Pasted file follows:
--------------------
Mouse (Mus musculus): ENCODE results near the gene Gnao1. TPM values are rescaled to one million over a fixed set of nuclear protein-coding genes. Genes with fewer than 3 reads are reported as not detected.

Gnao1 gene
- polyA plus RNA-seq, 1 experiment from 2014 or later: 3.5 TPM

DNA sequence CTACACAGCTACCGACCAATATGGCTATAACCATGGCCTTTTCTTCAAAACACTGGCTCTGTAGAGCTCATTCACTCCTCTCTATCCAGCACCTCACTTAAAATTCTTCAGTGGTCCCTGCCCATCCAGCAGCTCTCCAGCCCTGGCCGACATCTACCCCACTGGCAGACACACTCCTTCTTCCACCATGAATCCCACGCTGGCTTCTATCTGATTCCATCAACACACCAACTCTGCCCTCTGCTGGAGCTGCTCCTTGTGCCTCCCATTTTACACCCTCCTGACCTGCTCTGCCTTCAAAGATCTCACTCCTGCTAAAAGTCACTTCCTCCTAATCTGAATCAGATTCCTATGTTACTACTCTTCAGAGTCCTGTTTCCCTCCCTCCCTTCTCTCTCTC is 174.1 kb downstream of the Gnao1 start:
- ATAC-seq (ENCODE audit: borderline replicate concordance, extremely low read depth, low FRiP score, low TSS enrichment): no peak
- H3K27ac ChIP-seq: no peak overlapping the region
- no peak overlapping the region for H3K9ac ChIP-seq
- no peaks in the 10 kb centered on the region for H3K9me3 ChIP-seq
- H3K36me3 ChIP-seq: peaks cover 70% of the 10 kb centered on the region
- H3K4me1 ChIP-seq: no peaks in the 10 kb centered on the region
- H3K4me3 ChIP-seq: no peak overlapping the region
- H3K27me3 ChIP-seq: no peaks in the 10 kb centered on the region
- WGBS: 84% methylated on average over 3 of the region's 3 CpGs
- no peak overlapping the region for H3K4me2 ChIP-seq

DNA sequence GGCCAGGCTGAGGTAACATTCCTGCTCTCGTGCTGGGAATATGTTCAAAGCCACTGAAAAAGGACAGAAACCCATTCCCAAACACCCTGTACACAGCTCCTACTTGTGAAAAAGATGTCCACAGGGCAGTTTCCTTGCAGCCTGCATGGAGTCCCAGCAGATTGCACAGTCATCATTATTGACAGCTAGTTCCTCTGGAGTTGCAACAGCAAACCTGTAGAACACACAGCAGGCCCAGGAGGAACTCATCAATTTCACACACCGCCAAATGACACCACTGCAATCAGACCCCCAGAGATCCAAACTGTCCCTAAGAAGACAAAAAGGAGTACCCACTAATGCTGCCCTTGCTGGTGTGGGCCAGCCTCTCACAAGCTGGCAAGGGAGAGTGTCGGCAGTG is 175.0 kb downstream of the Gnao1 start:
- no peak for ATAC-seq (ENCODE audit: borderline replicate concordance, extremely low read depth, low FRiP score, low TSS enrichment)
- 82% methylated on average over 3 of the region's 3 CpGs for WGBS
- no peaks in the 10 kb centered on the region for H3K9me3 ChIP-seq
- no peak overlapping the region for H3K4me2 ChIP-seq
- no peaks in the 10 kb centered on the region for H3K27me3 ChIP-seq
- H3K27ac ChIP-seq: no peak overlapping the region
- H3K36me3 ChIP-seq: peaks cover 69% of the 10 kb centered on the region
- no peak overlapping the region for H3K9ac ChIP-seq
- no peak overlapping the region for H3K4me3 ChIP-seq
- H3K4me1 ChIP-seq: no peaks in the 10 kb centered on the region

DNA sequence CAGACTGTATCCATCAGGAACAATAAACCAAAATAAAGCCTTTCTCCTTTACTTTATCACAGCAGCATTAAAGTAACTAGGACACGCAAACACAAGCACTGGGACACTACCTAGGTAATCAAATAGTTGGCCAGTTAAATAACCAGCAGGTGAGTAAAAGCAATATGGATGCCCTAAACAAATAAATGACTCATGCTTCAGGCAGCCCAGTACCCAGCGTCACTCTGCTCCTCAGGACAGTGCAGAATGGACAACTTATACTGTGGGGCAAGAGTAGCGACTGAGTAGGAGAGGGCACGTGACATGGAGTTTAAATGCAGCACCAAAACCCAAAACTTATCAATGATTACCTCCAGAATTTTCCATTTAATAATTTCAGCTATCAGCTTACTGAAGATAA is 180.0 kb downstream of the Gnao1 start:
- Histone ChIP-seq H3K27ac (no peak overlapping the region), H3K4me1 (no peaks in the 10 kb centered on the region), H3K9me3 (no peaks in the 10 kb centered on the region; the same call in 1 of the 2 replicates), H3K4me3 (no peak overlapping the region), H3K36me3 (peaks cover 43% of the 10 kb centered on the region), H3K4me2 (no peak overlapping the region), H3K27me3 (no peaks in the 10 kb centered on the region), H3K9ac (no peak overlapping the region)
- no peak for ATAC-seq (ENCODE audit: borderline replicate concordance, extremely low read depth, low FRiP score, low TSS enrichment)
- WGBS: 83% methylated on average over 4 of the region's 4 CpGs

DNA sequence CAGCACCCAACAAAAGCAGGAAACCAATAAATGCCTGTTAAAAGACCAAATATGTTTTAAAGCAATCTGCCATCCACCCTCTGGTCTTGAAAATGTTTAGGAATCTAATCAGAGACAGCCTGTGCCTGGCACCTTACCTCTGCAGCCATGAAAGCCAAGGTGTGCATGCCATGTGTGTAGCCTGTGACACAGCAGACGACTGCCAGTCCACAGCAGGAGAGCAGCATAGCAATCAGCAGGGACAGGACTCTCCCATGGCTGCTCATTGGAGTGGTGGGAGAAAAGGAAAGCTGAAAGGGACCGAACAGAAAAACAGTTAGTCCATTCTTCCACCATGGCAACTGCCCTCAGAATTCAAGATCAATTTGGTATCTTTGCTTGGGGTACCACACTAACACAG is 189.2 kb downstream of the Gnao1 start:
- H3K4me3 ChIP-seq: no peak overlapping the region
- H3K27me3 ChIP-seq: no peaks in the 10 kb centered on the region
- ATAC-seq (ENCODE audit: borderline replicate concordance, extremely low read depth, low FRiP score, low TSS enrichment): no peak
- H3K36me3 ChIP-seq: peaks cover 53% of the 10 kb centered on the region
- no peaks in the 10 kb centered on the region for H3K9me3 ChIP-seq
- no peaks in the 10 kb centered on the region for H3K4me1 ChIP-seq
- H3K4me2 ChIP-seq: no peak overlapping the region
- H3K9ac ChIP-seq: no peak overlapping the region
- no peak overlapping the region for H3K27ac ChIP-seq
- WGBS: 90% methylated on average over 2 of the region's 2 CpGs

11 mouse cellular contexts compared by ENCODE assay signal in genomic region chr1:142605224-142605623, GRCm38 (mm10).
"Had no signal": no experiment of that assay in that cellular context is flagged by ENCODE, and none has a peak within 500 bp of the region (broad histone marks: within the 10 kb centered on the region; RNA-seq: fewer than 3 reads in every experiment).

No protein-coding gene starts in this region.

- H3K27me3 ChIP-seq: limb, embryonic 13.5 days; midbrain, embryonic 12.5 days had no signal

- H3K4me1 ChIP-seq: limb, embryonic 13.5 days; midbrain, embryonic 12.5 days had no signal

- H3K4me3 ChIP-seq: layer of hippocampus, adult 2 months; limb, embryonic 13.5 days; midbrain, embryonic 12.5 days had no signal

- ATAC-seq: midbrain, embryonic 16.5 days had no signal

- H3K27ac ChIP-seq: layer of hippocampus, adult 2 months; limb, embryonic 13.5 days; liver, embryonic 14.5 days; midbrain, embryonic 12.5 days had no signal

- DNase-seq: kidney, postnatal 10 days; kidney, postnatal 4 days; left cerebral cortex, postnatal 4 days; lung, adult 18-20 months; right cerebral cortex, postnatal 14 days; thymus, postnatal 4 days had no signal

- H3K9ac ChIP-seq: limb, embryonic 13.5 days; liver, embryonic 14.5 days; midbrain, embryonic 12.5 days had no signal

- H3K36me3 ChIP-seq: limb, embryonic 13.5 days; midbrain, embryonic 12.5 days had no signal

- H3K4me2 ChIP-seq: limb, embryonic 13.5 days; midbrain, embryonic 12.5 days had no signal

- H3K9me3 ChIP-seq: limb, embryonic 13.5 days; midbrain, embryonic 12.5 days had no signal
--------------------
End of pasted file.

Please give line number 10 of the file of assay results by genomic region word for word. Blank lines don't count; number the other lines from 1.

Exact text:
- H3K4me1 ChIP-seq: no peaks in the 10 kb centered on the region